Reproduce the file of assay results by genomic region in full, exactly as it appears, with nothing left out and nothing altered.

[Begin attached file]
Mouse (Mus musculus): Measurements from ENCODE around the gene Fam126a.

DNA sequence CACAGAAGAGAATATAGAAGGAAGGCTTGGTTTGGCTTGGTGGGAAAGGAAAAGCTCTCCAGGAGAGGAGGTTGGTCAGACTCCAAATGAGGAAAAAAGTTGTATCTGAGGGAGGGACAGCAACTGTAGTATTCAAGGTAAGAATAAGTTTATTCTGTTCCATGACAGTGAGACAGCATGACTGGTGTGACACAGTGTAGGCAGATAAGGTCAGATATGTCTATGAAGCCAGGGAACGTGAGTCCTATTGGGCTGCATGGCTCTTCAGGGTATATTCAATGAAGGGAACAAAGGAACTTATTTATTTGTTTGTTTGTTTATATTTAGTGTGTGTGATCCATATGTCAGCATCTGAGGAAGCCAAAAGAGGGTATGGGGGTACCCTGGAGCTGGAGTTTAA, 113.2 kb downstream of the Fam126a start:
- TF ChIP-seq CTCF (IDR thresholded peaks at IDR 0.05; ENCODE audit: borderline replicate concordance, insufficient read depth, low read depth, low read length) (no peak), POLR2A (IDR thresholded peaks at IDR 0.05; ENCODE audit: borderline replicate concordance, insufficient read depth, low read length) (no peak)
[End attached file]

Mouse (Mus musculus): Measurements from ENCODE around the gene Fam126a.

DNA sequence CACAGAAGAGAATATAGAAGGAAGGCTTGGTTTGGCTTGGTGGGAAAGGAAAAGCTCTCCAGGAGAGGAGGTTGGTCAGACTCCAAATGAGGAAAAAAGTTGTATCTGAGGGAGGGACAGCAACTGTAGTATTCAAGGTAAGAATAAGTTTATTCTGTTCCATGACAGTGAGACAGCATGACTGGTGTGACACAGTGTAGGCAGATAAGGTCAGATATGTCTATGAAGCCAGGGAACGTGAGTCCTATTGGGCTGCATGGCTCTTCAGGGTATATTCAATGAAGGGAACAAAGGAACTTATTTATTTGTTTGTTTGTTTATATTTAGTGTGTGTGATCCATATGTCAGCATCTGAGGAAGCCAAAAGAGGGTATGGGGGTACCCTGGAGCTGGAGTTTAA, 113.2 kb downstream of the Fam126a start:
- TF ChIP-seq CTCF (IDR thresholded peaks at IDR 0.05; ENCODE audit: borderline replicate concordance, insufficient read depth, low read depth, low read length) (no peak), POLR2A (IDR thresholded peaks at IDR 0.05; ENCODE audit: borderline replicate concordance, insufficient read depth, low read length) (no peak)